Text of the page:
Woman in the Workplace 2018 Report Cover

Women in the Workplace 2018

Hei-ock

For the last four years, companies have reported that they are highly committed to gender diversity. But that commitment has not translated into meaningful progress.

Women continue to be vastly underrepresented at every level. For women of color, it’s even worse. Only about one in five senior leaders is a woman, and one in twenty-five is a woman of color.

Progress isn’t just slow—it’s stalled. And we know why.

Women in the Workplace 2016 Report Cover

Women in the Workplace 2016

Hei-ock

In corporate America, women fall behind early and continue to lose ground with every step

Meet the Woman who Discovered a Whole New Type of Galaxy

Hei-ock

Now a postdoctoral research associate at the University of Arizona’s Steward Observatory, Mutlu-Pakdil analyses data collected from telescopes to help unravel the mysteries of the universe—especially how galaxies form and change over time.

While Mutlu-Pakdil and her team continue to study the intriguing object, she hopes that her work and her story will inspire other immigrants and students, especially those from underrepresented communities.

Ellen Ochoa, Director of Johnson Space Center

Ellen Ochoa Was The First Latina To Go To Space, Now She Shares Her Top Career Lessons

Hei-ock

In 1993, Ellen Ochoa became the first Latina to travel to space after a career in STEM that built up to that moment and yet one of her top career lessons comes from a different part of her life.
“From my Marine friends, I learned to keep focus on two things: (1) accomplish the mission and (2) take care of your people,” shares Ochoa. “If you do #2 well, then your team will take of #1.”
As she thinks back on the things that helped her when exploring a career in STEM, particularly during a time when diversity was less present, Ochoa credits professors who mentored her and helped her visualize the future she wanted for herself and encourages Latinas at the start of their careers to do the same.

Portrait of Shirley Chisholm

These Black Women Changed The Course Of History In The Past 150 Years

Hei-ock

The stories, accomplishments and lives of Black women have never traditionally had a place of importance in mainstream history. For centuries, achievements reached by Black women have only ever been celebrated in the Black community, amongst those who knew how big of a deal it was. But as the years have gone by, society has learned not only to embrace these milestones, but finally celebrate the noteworthy accomplishments Black women have brought to the table: Althea Gibson was the first Black woman to compete in the Wimbledon Championships (and win, paving the way for Venus and Serena Williams); Michelle Obama became the first Black First Lady of the United States, who used her platform to spread knowledge about equality, nutrition and general kindness.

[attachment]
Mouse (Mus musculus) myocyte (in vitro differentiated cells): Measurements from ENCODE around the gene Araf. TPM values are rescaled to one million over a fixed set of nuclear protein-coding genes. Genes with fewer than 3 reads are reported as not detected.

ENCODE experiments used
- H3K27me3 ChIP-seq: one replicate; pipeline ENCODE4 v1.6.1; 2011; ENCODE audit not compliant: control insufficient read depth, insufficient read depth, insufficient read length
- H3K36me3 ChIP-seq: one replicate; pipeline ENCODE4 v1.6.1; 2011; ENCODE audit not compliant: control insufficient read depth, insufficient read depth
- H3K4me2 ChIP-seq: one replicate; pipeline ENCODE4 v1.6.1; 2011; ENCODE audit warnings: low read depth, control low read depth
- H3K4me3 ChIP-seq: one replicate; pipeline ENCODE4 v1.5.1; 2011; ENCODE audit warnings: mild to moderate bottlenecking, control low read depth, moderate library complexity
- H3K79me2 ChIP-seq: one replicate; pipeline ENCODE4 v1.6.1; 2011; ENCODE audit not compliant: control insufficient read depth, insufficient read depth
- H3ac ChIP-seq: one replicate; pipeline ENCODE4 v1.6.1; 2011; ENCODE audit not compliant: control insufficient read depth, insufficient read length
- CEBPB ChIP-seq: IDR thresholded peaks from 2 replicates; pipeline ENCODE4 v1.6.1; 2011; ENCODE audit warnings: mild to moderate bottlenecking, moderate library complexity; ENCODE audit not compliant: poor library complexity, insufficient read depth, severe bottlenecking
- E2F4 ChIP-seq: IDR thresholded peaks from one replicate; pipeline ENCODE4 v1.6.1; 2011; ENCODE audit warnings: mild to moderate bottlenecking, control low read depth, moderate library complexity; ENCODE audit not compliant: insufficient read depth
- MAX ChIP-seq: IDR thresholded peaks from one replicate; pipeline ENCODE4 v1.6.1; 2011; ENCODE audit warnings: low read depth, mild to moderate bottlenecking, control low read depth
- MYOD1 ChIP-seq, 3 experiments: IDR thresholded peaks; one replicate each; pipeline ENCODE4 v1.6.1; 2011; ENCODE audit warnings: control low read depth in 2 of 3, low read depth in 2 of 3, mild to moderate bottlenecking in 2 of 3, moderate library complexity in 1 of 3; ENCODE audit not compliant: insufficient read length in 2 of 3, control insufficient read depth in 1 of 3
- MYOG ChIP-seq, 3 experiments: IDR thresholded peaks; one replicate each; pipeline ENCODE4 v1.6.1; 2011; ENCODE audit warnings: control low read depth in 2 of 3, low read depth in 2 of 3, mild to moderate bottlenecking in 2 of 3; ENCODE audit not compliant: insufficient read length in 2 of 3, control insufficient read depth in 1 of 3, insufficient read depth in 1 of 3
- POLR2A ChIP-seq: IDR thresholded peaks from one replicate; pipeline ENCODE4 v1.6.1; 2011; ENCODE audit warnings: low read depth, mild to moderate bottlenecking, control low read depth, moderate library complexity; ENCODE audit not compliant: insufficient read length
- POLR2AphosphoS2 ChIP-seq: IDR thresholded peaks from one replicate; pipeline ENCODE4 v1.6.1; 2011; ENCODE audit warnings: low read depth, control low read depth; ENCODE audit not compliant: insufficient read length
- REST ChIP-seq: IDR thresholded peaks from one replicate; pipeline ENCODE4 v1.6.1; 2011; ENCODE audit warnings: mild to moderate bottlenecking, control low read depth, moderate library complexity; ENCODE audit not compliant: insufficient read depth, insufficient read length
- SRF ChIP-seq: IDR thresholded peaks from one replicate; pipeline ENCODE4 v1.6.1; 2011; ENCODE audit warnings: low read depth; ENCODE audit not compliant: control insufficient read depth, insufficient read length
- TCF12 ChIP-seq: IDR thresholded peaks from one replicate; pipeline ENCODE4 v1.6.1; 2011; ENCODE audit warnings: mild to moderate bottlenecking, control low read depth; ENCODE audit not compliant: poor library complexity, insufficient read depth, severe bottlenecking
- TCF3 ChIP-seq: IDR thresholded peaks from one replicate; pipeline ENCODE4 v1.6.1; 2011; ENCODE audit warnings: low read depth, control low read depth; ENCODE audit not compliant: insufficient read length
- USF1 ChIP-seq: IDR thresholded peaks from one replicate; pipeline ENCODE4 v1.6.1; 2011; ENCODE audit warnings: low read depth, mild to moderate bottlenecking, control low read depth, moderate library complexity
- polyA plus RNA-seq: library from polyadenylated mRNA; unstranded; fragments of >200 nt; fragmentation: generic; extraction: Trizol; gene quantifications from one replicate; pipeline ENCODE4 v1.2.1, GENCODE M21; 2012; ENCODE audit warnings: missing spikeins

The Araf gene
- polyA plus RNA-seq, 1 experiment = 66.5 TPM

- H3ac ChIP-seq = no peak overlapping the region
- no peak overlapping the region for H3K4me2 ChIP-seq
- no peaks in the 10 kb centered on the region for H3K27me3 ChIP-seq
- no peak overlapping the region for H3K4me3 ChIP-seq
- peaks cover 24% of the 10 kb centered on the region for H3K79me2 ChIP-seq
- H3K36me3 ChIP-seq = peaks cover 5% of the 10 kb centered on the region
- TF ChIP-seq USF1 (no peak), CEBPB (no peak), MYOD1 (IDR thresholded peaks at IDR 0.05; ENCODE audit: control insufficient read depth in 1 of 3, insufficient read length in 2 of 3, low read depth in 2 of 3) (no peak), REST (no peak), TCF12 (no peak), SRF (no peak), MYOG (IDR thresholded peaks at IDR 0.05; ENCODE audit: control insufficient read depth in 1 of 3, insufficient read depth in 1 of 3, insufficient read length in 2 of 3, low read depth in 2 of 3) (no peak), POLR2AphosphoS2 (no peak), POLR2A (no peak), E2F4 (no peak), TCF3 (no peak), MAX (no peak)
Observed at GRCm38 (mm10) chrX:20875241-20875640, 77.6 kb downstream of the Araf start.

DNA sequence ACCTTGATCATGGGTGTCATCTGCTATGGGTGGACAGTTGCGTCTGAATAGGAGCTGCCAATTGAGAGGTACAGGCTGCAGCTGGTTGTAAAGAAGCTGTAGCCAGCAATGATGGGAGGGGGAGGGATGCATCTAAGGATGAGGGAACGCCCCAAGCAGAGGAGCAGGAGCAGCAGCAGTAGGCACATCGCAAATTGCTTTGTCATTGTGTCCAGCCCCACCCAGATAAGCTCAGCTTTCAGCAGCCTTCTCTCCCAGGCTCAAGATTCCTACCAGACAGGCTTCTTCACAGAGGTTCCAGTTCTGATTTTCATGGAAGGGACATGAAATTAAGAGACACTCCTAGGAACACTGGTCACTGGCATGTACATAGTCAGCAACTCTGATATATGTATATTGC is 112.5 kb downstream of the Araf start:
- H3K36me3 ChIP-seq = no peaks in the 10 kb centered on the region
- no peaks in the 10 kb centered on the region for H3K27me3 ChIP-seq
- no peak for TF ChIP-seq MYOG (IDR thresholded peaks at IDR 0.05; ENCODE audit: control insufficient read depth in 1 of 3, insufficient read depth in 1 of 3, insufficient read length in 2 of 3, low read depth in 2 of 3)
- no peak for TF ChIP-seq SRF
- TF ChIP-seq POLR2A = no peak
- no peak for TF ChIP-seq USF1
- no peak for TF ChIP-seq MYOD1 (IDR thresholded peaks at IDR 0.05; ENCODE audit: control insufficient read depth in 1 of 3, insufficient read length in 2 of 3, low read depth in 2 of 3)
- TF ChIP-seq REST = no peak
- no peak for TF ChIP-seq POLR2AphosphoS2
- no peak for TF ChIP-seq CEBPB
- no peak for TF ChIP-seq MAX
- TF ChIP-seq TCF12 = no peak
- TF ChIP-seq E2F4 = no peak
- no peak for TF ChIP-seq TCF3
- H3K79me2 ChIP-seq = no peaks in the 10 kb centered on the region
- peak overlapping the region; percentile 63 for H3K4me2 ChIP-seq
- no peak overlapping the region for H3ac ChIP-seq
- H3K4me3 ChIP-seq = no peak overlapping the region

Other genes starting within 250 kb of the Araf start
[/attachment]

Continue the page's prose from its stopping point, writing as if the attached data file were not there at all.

But before the world knew the Gibsons, the Obamas and the Harrises, there were the Chisholms, the Hamers and the Mahoneys. From as far back as the 1800s to present day, Black women have been shaking up societal norms and becoming vanguards for positions now deemed normal for a Black woman today to have. These seven women took admirable steps in their respective fields over the last 141 years to become medical experts, politicians, inventors and the like so the Black woman of today could follow their dreams as well.

Woman Talking to Another Woman

Driving Equality in the Workplace: Practical Solutions to Some of the Business World’s Most Persistent Issues of Inequality

kendra

This content functions as a complimentary resource for those who would like to guide their business culture toward an environment of equality — in turn driving positive returns, contributing to employees’ overall satisfaction at work and thereby decreasing employee turnover, contributing positively to the global economy, and acting as leaders in their industry.

National Geographic Logo

Comics Color Outside the Lines, Drawing a Diverse Cast of Heroes

Hei-ock Kim

National Geographic 2017 By Jeremy Berlin Graphic novels and comic books now feature an inclusive pantheon of heroes, from LGBT figures to a black Spider-Man and a female Thor. Bam! Thwak! Pow! Diverse superheroes are giving old stereotypes a beating. As comic book and graphic novel sales in North America cracked one billion dollars in 2015, nontraditional characters—racial and cultural …

Morgan Jerkins

Memoir Meets Cultural Commentary in ‘Undoing’

Hei-ock Kim

Princeton Alumni Weekly May 16, 2018 By Morgan Jenkins Just off a grueling national book tour, Morgan Jerkins ’14 is still full of passion at Murray-Dodge Hall in late February before giving a talk on her New York Times bestselling debut, This Will Be My Undoing: Living at the Intersection of Black, Female and Feminist in (White) America (Harper Perennial), …